By enforcing something like this you also achieve another goal, one that is absolutely precious to such Esport "scenes". You put a name and a face to an avatar. You associate with this person, you recognize this person, you become a fan of this person and the viewer/fan become much more invested and passionate about the experience.

    I was a great fan of the GSL. When that started up again with Starcraft 2, I hardly knew any of the names there. I remembered Nada and Boxer and that was pretty much it. After a while I became a fan of Lim Jae Duk AKA Nestea, and I really enjoyed getting to know the players in the league and see them do well and make it further into the tournament. It's this thing we need to tap into with these Eve tournaments to succeed. We need to recognize the players, become fans of them and worship or hate them, like we used to do with Alliances many years ago.

    ReplyDelete
  10. I would like to see a tourney format that doesn't depend on PLEX for entry. Every sport out there usually has some form of cheap entry single elimination qualifying brackets to allow everyone to reasonably have a chance at competition. Creating a tourney with an entry fee in excess of $300 guarantees that you are not going to see any teams/pilots other than those already heavily involved in the Alliance Tourney. They can make it open to anyone but the entry fee and the ship ban mechanic guarantees only the "space rich" will compete.

    That CCP has not developed some mechanism for tourney/arena matches other than the heavily manual manipulation of moving the ships and pilots to "special" space is a clear indication they are no where near ready for any type of regular esports.

    ReplyDelete
    Replies
    1. I really agree with this. If they want a really fair competition, make isk a non-issue. A large qualifying bracket accessible to a much larger player base would make this esport worthy and not an elitist game. It'd also have the benefit of enlightening a bunch of people who think they're 1337 and also possibly allowing a number of good pvpers in that normally couldn't participate. By association it would also make the winners a lot more worthy of their title: they didn't play against 40 rich teams, they played against the whole playerbase.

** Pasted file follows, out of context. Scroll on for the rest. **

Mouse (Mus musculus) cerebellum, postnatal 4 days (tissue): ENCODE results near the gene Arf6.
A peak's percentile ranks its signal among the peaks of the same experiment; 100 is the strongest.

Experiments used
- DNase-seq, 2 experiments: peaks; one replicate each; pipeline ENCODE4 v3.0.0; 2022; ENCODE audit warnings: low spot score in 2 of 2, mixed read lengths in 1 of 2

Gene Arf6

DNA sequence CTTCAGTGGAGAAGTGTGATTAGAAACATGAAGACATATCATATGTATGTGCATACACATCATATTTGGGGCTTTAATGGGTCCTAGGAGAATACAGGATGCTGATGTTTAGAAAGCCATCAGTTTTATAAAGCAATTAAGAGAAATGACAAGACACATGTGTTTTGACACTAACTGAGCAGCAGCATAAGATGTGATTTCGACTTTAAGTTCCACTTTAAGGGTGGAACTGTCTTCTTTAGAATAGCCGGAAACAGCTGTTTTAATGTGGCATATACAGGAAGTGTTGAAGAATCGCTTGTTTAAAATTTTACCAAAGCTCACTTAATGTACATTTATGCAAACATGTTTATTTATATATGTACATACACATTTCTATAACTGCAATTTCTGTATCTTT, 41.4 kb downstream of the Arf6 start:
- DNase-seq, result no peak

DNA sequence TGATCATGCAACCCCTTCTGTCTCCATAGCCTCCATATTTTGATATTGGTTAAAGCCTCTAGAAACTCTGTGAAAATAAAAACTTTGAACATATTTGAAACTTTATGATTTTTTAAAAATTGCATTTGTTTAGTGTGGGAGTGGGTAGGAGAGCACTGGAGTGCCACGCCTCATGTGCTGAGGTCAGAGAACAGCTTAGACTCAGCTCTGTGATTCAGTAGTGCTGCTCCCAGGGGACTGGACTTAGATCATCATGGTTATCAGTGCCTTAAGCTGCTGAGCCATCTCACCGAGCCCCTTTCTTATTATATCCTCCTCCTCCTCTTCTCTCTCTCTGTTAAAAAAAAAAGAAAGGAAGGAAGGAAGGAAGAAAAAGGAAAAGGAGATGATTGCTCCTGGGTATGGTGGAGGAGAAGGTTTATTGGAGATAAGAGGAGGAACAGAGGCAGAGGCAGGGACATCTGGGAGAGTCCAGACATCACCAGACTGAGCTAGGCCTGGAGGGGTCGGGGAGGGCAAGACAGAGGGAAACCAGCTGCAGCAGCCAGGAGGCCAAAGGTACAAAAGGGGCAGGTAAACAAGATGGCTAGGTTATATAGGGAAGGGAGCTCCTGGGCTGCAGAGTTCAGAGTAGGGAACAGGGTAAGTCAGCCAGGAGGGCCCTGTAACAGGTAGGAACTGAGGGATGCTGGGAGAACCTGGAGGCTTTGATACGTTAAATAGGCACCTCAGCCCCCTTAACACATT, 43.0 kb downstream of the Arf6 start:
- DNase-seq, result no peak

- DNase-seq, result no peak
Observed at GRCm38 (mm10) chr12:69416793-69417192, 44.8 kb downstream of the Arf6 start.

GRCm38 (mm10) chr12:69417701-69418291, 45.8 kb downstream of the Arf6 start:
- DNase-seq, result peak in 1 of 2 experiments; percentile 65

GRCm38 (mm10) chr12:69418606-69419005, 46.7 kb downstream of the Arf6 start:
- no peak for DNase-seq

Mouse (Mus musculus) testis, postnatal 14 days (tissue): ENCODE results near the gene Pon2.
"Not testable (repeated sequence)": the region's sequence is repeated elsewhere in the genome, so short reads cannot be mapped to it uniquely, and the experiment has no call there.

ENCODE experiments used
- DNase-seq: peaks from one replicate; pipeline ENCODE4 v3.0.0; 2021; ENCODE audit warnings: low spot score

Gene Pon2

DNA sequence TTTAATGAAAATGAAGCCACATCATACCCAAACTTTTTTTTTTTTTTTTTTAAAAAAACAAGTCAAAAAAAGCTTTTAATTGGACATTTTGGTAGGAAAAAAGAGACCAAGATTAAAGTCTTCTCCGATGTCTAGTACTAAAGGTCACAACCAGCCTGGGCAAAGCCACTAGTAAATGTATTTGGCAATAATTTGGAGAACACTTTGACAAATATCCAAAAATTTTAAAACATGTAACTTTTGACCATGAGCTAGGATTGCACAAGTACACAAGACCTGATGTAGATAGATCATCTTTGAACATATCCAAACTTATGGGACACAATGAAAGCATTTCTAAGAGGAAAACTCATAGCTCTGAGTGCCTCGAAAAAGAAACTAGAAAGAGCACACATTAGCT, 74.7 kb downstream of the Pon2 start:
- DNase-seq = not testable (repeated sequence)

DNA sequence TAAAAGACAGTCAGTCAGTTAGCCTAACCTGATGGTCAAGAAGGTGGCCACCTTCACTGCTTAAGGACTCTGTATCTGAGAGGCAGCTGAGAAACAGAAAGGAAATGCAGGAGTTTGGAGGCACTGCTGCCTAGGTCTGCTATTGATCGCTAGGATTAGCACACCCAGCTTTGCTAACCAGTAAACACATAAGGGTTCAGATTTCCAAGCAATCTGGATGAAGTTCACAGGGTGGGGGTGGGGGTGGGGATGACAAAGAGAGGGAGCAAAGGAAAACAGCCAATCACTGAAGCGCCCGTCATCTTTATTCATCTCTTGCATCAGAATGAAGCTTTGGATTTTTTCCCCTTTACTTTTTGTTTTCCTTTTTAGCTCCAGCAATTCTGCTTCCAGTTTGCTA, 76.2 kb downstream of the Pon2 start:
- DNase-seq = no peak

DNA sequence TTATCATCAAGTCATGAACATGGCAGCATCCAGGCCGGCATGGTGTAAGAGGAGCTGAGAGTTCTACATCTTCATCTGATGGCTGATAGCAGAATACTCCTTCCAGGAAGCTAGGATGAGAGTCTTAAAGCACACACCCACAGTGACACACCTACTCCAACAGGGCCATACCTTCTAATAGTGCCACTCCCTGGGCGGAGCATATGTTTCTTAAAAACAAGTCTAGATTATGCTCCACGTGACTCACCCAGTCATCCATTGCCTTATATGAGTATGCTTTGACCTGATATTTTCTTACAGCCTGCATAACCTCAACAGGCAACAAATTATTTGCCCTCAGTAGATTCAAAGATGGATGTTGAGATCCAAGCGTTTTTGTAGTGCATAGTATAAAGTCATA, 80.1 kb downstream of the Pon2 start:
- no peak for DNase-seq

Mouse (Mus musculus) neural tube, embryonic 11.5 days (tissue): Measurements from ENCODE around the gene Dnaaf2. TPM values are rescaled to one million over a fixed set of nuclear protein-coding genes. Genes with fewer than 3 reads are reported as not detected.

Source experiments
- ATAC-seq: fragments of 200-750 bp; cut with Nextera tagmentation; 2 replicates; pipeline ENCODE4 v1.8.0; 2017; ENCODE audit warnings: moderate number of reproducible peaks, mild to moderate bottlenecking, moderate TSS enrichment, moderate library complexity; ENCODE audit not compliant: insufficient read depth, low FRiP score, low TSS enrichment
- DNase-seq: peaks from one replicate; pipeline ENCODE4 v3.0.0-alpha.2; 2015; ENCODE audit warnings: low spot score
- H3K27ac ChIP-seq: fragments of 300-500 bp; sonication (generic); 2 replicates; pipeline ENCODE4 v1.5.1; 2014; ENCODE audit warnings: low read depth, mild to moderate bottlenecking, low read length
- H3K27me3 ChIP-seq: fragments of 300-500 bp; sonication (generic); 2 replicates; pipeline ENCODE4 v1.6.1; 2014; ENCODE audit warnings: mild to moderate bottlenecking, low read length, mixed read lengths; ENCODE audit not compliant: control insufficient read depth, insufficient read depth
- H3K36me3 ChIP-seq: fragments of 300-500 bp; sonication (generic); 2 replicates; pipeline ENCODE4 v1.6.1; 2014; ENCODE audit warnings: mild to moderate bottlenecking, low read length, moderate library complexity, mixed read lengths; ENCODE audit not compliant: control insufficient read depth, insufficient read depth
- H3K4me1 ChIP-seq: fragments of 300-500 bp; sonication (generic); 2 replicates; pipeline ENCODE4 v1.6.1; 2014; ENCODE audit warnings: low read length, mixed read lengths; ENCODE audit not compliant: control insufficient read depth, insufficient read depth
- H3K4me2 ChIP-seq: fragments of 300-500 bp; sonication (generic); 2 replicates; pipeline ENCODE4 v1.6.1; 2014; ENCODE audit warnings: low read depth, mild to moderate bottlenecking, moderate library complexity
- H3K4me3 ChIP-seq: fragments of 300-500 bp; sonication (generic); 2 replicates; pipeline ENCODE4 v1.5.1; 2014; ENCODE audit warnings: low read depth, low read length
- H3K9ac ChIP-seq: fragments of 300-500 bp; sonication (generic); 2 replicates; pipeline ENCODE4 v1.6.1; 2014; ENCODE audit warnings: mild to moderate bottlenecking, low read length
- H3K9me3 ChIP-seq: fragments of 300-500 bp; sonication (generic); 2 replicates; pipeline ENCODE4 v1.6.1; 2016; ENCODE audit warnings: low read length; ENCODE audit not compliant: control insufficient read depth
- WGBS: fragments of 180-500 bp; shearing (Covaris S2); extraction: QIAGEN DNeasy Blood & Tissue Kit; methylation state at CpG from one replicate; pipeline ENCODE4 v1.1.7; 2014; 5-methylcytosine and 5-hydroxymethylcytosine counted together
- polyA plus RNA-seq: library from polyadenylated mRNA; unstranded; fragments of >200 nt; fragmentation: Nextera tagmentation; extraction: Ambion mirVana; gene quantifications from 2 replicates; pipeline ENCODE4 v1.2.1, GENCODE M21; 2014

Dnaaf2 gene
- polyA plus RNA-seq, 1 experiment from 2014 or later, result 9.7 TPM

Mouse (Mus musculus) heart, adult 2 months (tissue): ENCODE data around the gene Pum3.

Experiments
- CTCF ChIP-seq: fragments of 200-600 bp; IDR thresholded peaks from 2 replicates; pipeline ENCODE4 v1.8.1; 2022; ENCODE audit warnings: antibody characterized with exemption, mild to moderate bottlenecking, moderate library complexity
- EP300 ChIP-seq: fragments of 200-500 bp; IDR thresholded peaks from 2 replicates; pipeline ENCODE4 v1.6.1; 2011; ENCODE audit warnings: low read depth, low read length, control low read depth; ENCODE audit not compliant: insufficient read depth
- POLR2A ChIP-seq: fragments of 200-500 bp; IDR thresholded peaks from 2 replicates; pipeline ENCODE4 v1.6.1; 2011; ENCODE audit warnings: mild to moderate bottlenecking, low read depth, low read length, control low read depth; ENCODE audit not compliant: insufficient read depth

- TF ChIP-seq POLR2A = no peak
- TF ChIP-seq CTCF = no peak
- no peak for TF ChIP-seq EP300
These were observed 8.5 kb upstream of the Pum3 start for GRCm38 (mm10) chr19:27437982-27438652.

I think having to pay for the ships you use also limits the competition, as we saw in the last tourny where 40+ bil fleets were being used by some teams. Keep the current point system for ships, but make alliance reward ships unusable, and make all ships free. You can't have a respectable competition where some players have an advantage due to previous in-game bonuses. You start with a clean slate, or nothing.

      Then you'll really get some creative fleets, with people not limited to what they can afford for the tourny. This, of course, means hosting the tourny on a separate server (which should be simple, just a one-system singularity with one station with all ships available) as DSJ suggests.

      Delete
  11. I just wanted to say thanks for the reference, I read Silver Blaze the Sherlock Holmes story from which this is and it was a really great read and read the rest in the collection in a few hours. Will read his others.

    Love the site and your comments which are always insightful and thought through well. Nice one.

    ReplyDelete
  12. Although I also share some of the same concerns you laid out in this post, I am still extremely excited about this development. I think it is going to be a very big deal in the long term and extremely popular with players and fans alike. I'm excited to see where this goes.

    ReplyDelete
  13. As far as I can see, none of these things are against the rules.

    A fool and his plexes are soon parted. There are ways around this that solve what is in effect, a principle agent problem. You act like there is nothing anyone can do. Sure Garmon or somebody like him could insist on payment up front, but anyone who paid him would be a fool.

    ReplyDelete

Note: Only a member of this blog may post a comment.